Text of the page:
He cites several statistics to back this up, including:
Ninety percent of millionaires live in homes valued below $1 million; 28.3% live in homes valued at $300,000 or less.
On average, millionaires have a mortgage that is less than one-third of the value of their homes.
If you really want to reduce your housing bill, join the 67,000 millionaires who live in mobile homes.
If you’re looking to buy a home, Stanley provides this advice: “The market value of the home you purchase should be less than three times your household’s total annual realized income.”
Note: J.D.’s real millionaire next door has been in the same house for fifty years.
Lesson #7: Why Is Important To Love The One You’re With?
The majorities of wealthy people are married and stay married to the same person. Of course, marriage shouldn’t be just about money. Several studies have shown that people who are married accumulate more wealth than those who are single or divorced.
It’s important to marry someone with the right financial habits. In the majority of millionaire households studied by Danko and Stanley, the husband is the main breadwinner and tends to be frugal, but the wife is even more frugal. As they wrote, “A couple cannot accumulate wealth if one of its members is a hyper consumer.”
Lesson #8: Am I Driving Away Wealth?
The majority of millionaires own their cars rather than lease. Approximately a quarter have a current-year model, but another quarter drive a car that is four years old or older. More than a third tend to buy used vehicles. What is the most popular car maker among millionaires, according to Stop Acting Rich? Toyota.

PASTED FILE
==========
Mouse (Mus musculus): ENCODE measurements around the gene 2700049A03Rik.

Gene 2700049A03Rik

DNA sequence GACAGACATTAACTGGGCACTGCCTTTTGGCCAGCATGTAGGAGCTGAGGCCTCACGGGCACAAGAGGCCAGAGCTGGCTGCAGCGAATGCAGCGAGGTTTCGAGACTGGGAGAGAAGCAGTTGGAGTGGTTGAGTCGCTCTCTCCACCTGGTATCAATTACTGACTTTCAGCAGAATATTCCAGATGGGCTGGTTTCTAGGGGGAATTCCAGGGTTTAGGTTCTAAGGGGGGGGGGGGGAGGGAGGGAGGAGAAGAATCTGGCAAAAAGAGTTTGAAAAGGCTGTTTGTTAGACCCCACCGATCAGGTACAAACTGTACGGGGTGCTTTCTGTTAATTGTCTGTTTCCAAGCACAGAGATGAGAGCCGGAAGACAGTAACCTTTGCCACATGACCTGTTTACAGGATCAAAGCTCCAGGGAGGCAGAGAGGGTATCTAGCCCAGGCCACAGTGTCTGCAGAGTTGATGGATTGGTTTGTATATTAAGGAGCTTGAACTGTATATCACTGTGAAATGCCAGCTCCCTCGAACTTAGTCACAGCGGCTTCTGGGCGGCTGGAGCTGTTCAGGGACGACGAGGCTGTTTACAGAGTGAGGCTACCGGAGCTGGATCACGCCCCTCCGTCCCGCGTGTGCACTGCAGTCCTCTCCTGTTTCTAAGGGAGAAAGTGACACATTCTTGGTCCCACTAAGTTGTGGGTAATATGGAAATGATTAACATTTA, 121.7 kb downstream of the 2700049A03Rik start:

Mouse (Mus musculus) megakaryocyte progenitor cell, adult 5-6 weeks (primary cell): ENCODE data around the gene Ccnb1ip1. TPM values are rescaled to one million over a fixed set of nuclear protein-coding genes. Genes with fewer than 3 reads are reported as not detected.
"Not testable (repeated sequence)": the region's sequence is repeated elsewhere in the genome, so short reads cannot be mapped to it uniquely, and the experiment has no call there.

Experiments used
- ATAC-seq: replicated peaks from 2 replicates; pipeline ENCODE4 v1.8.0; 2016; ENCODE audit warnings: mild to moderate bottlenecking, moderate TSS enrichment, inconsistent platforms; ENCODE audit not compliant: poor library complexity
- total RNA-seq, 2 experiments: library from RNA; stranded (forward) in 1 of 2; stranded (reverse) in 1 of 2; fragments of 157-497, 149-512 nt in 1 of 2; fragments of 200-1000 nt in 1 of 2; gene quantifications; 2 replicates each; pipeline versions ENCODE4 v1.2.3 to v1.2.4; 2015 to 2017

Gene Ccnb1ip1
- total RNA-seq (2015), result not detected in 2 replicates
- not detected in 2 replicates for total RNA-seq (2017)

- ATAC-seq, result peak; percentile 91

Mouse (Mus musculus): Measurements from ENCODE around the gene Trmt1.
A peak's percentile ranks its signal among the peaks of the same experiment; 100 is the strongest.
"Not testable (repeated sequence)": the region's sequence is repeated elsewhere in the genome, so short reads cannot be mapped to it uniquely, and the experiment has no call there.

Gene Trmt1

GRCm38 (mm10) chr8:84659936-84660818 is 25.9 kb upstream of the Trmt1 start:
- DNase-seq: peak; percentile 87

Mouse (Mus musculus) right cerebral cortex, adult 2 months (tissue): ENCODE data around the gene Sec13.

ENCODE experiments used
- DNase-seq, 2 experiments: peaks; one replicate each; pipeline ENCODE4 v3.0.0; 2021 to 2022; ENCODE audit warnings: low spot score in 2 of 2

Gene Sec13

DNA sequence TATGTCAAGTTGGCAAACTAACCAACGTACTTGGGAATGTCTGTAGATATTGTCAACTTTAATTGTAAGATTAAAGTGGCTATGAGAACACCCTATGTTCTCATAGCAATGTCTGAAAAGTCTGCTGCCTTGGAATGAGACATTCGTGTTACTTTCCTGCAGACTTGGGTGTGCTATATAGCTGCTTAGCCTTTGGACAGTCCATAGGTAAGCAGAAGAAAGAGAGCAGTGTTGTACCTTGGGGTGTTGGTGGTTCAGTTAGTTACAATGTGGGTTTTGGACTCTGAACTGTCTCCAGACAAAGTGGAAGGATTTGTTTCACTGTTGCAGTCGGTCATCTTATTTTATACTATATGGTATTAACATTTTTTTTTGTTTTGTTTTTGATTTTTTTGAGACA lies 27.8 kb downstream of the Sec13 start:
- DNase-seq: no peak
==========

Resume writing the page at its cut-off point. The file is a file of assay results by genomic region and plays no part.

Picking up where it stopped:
So who’s driving all those BMWs and Mercedes? Not millionaires. Non-millionaires purchase Eighty-six percent of “prestige/luxury” cars. In fact, Stanley writes “one in three people who traded in their old car for a new one were upside down and owed more on the trade-in than its market value.” It’s tough to get wealthy making decisions like this.
Lesson #9: Are The Wealthy Really Happier?
At this point, you might be wondering whether all this living below your means is worth it. Sure, millionaires having bigger portfolios but are they happier? Danko and Stanley’s research indicates that they are. According to their research, “Financially independent people are happier than those in their same income/age cohort who are not financially secure.”
First of all, PAWs worry less than UAWs. There’s a peace of mind that comes from living below your means and having money in the bank. But they also don’t expect “status” purchases to improve their happiness, because evidence shows it doesn’t happen. Among the people surveyed, those who drive a BMW and wear a Rolex are not happier than those who drive a Honda and wear a Timex.
The Double-sided Benefits of Living Below Your Means
After reading these books, it occurred to me that there are actually two benefits of learning to live on much less than your paycheck.
The first, of course, is that you can save more.
But secondly, it also means that you ultimately need to save less.
Permit me to demonstrate.
Someone who makes $50,000 but lives on just $40,000 can contribute $10,000 a year to her nest egg, and can retire when that nest egg is big enough to generate along with Social Security and other benefits $40,000 a year. However, someone who makes $50,000 but spends, say, $48,000 is contributing just $2,000 to a portfolio that must eventually help provide $48,000 a year in retirement. In other words, she’s saving less yet needs to accumulate more.
Thus, when it comes to retirement planning, adopting the lifestyle of the “millionaire next door” means you can save more toward a lower-priced goal. That’s a formula that can help even non-millionaires achieve their retirement goals.